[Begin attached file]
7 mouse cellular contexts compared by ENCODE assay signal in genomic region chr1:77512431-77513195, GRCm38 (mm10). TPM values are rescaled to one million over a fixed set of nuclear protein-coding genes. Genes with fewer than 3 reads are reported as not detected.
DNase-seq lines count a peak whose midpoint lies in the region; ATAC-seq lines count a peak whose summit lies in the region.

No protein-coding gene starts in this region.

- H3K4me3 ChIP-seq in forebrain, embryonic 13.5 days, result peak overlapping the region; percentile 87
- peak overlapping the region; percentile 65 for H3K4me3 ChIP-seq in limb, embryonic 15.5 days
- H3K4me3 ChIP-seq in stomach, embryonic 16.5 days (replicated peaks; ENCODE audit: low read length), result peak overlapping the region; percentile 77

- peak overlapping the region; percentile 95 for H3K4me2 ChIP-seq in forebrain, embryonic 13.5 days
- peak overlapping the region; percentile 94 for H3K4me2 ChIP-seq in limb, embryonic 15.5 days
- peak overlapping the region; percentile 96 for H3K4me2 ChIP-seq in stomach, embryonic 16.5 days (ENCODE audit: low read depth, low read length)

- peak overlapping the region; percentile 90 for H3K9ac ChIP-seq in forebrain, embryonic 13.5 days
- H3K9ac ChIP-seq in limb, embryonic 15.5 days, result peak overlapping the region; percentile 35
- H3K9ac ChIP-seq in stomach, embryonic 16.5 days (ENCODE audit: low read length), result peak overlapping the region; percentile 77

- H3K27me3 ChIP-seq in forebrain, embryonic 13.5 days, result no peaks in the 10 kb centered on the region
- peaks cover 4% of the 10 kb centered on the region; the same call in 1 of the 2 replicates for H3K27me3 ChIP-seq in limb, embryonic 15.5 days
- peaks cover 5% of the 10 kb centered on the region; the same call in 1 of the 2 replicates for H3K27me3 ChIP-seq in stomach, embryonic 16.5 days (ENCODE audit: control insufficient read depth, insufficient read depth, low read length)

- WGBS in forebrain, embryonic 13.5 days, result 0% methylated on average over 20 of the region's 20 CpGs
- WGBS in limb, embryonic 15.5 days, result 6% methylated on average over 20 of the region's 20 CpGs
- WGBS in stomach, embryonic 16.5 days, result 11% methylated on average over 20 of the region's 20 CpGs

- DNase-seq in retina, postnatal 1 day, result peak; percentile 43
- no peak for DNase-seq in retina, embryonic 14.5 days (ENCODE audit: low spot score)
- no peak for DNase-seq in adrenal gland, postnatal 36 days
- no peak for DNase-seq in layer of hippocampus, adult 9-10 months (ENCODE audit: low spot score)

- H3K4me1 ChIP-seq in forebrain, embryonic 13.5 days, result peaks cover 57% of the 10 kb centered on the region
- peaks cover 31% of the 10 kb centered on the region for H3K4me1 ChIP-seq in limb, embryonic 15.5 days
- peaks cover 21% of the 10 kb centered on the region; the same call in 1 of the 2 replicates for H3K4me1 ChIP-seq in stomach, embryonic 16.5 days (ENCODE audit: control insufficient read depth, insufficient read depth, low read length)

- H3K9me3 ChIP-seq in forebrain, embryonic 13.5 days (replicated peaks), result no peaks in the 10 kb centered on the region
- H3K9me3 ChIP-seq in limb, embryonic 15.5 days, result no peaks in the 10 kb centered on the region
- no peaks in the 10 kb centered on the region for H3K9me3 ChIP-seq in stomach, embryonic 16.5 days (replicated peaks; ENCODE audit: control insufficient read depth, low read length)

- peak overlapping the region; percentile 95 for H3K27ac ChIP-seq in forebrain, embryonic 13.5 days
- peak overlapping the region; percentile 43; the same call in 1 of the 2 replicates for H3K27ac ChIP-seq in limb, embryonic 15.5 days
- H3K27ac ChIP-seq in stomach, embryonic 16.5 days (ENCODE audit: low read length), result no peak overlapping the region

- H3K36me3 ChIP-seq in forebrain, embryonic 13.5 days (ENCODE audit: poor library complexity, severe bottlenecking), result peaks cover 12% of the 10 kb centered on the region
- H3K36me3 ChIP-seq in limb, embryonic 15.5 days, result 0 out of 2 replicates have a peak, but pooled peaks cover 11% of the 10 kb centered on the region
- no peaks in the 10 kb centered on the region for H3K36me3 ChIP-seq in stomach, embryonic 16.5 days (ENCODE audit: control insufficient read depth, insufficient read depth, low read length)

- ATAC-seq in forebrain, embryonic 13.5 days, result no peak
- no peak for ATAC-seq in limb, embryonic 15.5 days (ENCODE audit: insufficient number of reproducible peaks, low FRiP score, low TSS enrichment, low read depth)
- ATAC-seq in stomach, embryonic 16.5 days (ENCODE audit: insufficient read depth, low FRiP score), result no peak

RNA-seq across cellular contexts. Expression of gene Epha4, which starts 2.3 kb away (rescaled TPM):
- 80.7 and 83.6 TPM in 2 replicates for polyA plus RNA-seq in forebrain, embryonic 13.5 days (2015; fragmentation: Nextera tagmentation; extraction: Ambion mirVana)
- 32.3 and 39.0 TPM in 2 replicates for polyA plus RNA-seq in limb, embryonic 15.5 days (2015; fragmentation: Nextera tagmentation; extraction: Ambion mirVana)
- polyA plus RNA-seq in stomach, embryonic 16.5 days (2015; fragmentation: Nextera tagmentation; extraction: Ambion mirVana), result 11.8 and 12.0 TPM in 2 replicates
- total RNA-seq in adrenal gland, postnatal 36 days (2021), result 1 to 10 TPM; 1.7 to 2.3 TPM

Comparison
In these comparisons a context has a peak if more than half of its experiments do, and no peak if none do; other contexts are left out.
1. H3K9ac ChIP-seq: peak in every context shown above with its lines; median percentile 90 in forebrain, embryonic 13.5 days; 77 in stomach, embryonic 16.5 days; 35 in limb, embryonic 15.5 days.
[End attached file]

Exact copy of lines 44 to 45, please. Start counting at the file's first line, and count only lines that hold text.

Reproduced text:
In these comparisons a context has a peak if more than half of its experiments do, and no peak if none do; other contexts are left out.
1. H3K9ac ChIP-seq: peak in every context shown above with its lines; median percentile 90 in forebrain, embryonic 13.5 days; 77 in stomach, embryonic 16.5 days; 35 in limb, embryonic 15.5 days.